Learn more about Meta’s research and development towards developing haptic hardware
VR headsets like Oculus have always come with hand controllers, but these are grossly limited. Traditional hand controllers work like virtual remote controls – you can press buttons to navigate, but they cannot understand your intent or provide you with feedback.
In other words, tracked hand controllers provided with VR headsets are a long way away from being an organic extension to our hands.
You cannot access the functionality of your opposable thumbs, and there’s no way to understand if a gesture or an action was perceived by the virtual world around you.
That’s why Facebook (now Meta) has been working on haptics technology for some time. They are the next evolution on the road towards true AR and VR, and haptics – in the form of gloves – will provide us with an incredible degree of control.
Recently, on November 16, 2021, Meta demoed an early-stage haptic glove that’s currently in prototype stage at the company’s Facebook Reality Labs (FRL) division.
This is the first time the company has come out with a concrete product indicative of how this highly futuristic technology could play out in the consumer market.
What Is Haptics Technology?
Haptics can be defined as any technology that recreates the complete experience of touch, including but not limited to providing input, applying force, making motions, and receiving a reaction from the surrounding world.
In the context of AR/VR, haptics is typically discussed in conjunction with another technology called wired glove or data glove. A wired or data glove uses a variety of sensor technologies to detect and capture physical data such as the movement of your fingers.
These gloves are a type of human-computer interaction (HCI) device and typically come with powerful haptics capabilities to provide a rich, touch-based sensory experience in the real world.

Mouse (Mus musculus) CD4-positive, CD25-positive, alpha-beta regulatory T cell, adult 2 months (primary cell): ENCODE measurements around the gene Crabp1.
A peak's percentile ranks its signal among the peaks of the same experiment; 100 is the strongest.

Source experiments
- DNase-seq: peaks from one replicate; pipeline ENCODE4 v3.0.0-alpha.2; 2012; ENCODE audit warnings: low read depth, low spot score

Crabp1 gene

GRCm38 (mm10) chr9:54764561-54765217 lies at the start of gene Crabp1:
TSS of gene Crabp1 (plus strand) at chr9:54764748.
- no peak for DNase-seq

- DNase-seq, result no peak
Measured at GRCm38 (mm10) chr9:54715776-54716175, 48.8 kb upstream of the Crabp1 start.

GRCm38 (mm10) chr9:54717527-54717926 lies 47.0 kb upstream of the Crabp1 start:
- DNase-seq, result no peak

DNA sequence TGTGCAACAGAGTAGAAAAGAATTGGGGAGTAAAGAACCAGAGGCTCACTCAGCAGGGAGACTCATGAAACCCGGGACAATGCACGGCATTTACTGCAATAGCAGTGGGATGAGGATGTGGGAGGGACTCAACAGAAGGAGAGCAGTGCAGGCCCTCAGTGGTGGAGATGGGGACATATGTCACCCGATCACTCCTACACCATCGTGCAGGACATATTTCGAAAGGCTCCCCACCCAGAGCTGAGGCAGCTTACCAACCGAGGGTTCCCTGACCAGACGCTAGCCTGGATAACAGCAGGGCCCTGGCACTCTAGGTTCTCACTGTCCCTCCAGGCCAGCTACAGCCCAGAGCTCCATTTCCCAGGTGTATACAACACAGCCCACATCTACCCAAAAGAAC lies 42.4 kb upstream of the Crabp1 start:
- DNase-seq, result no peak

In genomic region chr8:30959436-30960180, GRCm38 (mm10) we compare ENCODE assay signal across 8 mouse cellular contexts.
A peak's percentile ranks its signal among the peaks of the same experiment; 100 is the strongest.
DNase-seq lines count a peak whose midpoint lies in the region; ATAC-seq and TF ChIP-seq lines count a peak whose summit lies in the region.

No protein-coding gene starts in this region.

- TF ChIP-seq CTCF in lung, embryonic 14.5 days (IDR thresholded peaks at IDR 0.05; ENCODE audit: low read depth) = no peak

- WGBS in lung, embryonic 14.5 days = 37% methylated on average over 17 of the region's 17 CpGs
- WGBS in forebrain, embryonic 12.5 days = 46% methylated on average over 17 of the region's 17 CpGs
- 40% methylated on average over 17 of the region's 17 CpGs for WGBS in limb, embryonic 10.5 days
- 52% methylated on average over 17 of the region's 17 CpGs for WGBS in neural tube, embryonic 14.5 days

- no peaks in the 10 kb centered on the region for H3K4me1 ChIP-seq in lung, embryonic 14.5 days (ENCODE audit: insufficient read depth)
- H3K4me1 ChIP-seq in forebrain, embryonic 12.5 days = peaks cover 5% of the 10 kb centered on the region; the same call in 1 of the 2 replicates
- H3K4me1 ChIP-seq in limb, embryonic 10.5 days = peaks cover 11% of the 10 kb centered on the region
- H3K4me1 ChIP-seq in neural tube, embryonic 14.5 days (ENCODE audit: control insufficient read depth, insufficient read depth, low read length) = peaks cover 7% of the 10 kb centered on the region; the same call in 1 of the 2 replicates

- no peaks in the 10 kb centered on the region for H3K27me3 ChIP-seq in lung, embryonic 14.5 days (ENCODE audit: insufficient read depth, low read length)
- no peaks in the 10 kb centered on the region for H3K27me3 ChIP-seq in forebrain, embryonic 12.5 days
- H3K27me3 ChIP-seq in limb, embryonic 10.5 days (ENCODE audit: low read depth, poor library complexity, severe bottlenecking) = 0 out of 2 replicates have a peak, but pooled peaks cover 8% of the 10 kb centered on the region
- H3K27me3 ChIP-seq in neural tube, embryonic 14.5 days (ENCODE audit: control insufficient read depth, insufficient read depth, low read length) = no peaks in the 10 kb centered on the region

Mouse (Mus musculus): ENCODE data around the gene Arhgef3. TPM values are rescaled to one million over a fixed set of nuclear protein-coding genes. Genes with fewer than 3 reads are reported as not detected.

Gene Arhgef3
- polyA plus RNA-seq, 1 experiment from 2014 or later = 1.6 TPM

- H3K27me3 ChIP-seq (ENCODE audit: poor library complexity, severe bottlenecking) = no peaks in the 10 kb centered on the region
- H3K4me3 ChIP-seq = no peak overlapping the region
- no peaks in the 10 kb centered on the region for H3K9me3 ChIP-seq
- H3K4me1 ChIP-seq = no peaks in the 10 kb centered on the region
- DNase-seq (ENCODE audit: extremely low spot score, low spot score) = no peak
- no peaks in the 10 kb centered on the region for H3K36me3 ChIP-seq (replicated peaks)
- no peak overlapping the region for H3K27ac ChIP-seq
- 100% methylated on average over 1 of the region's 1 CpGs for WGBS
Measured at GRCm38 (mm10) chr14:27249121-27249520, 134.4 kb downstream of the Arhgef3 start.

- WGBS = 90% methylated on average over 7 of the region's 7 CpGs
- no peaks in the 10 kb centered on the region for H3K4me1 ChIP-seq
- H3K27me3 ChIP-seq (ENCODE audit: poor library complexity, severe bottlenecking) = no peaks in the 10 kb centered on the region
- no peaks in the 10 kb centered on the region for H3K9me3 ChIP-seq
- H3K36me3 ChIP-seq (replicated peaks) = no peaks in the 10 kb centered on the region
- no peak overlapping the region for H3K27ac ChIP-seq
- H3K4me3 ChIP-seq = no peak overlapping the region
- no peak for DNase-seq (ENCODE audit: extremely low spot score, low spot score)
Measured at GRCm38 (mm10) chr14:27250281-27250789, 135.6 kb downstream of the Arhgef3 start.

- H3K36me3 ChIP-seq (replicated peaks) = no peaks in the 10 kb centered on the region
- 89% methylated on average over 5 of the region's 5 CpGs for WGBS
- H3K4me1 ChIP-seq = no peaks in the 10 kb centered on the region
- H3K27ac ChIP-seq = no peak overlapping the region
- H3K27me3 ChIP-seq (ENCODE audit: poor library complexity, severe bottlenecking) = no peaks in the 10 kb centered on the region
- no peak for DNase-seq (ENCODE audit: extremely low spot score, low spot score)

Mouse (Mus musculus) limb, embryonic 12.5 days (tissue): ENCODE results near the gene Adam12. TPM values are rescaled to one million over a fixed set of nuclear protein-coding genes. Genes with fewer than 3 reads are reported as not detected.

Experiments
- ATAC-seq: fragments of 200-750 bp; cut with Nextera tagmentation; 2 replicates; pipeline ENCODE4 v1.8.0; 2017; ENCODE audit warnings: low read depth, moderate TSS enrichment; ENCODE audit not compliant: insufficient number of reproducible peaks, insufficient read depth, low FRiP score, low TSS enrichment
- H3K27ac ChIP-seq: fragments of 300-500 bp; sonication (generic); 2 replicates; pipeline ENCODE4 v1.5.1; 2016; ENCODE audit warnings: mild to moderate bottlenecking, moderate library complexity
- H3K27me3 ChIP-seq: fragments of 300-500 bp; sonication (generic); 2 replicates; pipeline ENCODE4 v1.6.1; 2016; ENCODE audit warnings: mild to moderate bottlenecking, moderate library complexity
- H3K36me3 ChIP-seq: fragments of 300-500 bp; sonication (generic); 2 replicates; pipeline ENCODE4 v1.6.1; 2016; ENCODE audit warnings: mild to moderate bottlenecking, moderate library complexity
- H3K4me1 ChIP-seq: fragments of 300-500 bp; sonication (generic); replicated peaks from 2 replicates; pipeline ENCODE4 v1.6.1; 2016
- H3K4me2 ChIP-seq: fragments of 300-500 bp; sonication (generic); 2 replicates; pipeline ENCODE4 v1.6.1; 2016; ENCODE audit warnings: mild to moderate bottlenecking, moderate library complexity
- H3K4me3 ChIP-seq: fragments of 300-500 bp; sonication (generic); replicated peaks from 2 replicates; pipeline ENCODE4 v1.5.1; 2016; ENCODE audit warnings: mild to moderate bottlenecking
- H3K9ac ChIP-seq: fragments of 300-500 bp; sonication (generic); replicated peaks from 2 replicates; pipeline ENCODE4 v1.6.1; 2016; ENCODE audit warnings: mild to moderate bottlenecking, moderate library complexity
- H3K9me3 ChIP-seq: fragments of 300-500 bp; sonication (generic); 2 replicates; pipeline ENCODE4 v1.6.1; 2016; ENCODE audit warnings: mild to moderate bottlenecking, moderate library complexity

Haptics and gloves featuring haptics technology is a science fiction staple, and has, indeed, been around as a patent since the 1980s.
Over the last ten years, startups like HaptX made significant progress in commercialising haptics and academic projects have enhanced the body of research.
Now, in Q4 of 2021, Meta has revealed that it is closer to a consumer-grade haptics device than ever before.
The Role of Haptic Feedback in Augmented and Virtual Reality
Despite the company’s recent rebranding and flurry of announcements in AR/VR, Meta isn’t new to immersive technologies.
Since its acquisition of Oculus for $2 billion in 2014, it has steadily picked up new AR/VR IP and invested in developing its own.
It set up Facebook Reality Labs (FRL – formerly Oculus Labs) to research all things immersive, and you can find mention of haptics as early as 2019.
Programmer Forest Smith speaks about a newly unveiled haptics-enabled device that aims to reduce video game input latency. Importantly, it was the first time that Meta was able to pinpoint the precise latency level of haptic inputs inside a VR environment.
Since then, barring the occasional casual comment, Meta has been relatively quiet about its haptics projects. However, after outlining its vision for the metaverse, the company’s investment in haptics makes a lot more sense.